phases of dengue infection

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phases of  dengue infection

Three distinct phases can be identified in dengue infection:

  • febrile phase
    • usually lasts 2-7 days
    • patients present with
      • sudden onset of high grade fever accompanied by facial flushing, skin erythema, generalized body aches, myalgia, arthralgia, retro-orbital eye pain, photophobia, and headache
      • anorexia, nausea and vomiting are common
      • sore throat, an injected pharynx and conjunctival injection may be seen in some patients
    • patients may suffer an acute and progressive difficulty in carrying out normal functions e.g. – work, schooling etc.
    • difficult to differentiate dengue from non-dengue febrile illness during this phase
    • haemorrhagic manifestations may be present – petechiae, mucosal bleeding etc
    • liver may be enlarged and tender
    • full blood count may indicate a progressive decrease in white cell count which is one of the earliest signs and should alert the physician to a high probability of dengue
    • patients should be monitored for warning signs and other clinical parameters for the development of the critical phase

  • critical phase
    • during the transition from febrile to afebrile phase. patient enters a period of highest risk for developing the severe manifestations of plasma leak and hemorrhage
    • usually starts around the time of defervescence (between day 3-8 of the illness)
    • the following warning signs usually precede the manifestations of shock (may occur at or after defervescence)
      • abdominal pain or tenderness
      • persistent vomiting
      • accumulation of clinical fluid (e.g. - ascites, pleural effusion)
      • spontaneous mucosal bleeding
      • lethargy or restlessness
      • liver enlargement >2 cm
      • increase in haematocrit with rapid decrease in platelet count   
    • the period of clinically significant plasma leakage usually lasts between 24-48 hours.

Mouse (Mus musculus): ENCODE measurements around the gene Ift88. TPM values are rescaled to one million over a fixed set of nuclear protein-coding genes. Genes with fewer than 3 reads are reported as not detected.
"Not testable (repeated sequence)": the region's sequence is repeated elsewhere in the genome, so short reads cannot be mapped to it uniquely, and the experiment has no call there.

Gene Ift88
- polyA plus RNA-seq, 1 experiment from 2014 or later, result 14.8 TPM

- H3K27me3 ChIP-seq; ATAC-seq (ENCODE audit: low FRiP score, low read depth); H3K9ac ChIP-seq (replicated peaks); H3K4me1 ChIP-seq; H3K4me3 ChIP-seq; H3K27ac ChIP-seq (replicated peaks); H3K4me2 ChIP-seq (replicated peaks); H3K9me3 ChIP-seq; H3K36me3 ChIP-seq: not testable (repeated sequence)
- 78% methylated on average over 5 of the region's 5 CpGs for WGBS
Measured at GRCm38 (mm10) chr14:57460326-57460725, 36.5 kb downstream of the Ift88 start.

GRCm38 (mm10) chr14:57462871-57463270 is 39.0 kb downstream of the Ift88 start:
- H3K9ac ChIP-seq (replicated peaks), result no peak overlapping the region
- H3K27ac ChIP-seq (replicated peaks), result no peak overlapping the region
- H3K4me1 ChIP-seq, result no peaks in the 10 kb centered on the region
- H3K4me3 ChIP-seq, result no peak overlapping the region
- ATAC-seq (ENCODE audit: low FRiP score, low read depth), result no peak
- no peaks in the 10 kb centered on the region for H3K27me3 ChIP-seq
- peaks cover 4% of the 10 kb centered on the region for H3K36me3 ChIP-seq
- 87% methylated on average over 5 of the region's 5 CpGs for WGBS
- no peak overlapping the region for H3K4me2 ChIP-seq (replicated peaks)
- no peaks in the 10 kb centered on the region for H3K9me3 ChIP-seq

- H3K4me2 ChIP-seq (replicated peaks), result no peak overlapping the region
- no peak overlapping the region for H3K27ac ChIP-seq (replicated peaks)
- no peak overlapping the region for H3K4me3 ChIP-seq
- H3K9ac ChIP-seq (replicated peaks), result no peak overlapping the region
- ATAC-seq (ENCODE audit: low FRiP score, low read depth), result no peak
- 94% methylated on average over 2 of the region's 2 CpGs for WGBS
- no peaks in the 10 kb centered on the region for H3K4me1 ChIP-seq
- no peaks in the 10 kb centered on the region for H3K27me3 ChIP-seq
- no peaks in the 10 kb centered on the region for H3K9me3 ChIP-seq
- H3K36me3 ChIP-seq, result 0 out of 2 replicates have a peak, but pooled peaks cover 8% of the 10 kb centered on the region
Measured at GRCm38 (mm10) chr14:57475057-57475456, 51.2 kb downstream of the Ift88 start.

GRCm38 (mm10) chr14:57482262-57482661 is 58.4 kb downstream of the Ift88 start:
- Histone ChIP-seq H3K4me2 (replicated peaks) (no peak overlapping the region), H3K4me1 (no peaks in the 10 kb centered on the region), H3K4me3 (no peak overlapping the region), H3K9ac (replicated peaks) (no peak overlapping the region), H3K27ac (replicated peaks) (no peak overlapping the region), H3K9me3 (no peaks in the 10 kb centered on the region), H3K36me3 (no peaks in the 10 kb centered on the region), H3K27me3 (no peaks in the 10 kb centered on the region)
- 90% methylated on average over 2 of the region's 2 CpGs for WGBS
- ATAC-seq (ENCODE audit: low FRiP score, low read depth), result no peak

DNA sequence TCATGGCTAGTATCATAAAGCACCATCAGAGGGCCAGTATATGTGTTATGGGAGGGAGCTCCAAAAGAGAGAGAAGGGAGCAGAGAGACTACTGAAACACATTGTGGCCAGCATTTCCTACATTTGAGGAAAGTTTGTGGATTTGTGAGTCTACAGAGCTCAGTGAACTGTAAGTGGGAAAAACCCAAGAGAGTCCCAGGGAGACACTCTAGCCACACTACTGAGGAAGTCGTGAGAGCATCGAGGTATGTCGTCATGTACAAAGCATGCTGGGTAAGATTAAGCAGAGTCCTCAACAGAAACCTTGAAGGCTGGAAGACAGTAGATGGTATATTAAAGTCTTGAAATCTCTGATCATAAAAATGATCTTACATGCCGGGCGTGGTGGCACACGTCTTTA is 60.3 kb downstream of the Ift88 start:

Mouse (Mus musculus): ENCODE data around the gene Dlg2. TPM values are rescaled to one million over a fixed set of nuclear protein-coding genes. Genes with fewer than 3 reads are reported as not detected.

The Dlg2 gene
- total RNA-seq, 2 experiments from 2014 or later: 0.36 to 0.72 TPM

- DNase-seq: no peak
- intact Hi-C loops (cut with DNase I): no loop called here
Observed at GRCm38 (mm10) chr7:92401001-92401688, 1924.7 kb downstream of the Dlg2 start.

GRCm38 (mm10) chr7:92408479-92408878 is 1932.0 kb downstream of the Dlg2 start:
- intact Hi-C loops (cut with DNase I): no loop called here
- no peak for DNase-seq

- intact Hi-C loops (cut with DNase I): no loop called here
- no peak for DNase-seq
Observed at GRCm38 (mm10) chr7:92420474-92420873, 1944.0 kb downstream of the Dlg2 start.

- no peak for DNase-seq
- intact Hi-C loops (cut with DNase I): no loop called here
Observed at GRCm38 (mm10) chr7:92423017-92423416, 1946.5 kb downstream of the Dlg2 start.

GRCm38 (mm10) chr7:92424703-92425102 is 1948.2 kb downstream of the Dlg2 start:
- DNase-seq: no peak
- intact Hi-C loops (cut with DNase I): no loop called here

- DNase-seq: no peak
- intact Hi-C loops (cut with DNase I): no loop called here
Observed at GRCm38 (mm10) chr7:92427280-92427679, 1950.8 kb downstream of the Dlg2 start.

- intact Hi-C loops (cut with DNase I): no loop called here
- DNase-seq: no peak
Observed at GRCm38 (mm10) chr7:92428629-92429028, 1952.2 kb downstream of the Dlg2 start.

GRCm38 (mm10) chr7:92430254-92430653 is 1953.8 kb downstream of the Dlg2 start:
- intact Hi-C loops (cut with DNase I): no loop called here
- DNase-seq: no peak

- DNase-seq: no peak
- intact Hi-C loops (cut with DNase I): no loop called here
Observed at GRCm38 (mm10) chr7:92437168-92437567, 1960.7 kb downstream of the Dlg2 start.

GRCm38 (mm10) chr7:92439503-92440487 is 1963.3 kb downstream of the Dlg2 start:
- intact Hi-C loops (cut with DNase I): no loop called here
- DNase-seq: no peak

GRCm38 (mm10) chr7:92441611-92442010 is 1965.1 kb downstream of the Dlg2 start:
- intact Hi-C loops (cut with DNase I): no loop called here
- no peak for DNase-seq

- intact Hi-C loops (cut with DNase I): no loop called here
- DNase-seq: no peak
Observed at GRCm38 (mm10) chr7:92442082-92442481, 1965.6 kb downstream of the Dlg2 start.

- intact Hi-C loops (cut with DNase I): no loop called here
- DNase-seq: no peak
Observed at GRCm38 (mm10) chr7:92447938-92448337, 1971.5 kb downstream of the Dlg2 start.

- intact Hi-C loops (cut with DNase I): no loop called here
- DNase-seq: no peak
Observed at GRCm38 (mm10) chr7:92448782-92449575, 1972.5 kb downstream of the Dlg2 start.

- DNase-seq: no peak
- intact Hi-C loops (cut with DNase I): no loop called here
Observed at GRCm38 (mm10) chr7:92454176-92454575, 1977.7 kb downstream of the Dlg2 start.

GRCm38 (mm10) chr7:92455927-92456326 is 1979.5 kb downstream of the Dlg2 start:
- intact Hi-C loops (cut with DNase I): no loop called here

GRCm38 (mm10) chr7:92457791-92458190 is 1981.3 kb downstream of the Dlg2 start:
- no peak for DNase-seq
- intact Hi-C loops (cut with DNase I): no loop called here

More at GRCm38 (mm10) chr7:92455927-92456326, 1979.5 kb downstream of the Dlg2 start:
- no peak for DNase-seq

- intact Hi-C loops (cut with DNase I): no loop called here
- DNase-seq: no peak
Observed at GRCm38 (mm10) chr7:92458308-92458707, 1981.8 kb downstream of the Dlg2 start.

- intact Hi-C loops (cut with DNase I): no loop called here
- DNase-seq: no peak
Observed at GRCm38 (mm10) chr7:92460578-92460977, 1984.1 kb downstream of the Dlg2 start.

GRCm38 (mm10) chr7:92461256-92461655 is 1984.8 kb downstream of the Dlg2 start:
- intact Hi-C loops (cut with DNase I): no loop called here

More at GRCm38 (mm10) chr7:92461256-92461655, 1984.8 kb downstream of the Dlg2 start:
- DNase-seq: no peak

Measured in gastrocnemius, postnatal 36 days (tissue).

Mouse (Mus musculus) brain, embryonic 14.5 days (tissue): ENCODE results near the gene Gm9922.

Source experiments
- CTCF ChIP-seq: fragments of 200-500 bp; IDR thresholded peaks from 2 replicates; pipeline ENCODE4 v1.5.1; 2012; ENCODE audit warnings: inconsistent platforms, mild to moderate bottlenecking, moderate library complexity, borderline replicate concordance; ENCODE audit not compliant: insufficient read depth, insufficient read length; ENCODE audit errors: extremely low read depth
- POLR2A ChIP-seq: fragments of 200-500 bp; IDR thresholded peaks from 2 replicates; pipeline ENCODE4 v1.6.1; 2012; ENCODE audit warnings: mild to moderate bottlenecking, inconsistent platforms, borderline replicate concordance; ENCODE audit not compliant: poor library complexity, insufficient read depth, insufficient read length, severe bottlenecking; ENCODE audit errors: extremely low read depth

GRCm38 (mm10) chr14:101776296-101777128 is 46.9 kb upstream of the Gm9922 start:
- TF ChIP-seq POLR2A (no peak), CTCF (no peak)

• patients with plasma leak should be monitored for early signs of circulatory collapse e.g. - cool extremities, narrowing pulse pressure, delayed capillary refill etc
    • once a patient experiences frank shock he or she will be categorized as having DSS

  • convalescent phase
    • patients who survives the 24-48 hour critical period will begin to reabsorb the fluids that leaked from the intravascular space (i.e., plasma and administered intravenous fluids)
    • the following may be observed during this period
      • patient will report a sense of improved well being, return of appetite
      • stabilizing vital signs (widen pulse pressure, strong palpable pulse)
      • bradycardia
      • hematocrit levels returning to normal or low due to dilutional effects of the reabsorbed fluid
      • increased urine output
      • appearance of the characteristic rash - a confluent sometimes pruritic, erythematous or  petechial rash with multiple small round islands of unaffected skin described as “isles of white in the sea of red”
    • WBC may increase soon after defervescence but platelet count takes a longer time than WBC’s to become normal (1,2,3)

In dengue haemorrhagic fever or dengue shock syndrome all three stages can be observed. In dengue fever, critical phase is normally bypassed (1).

Reference:

Last reviewed 01/2018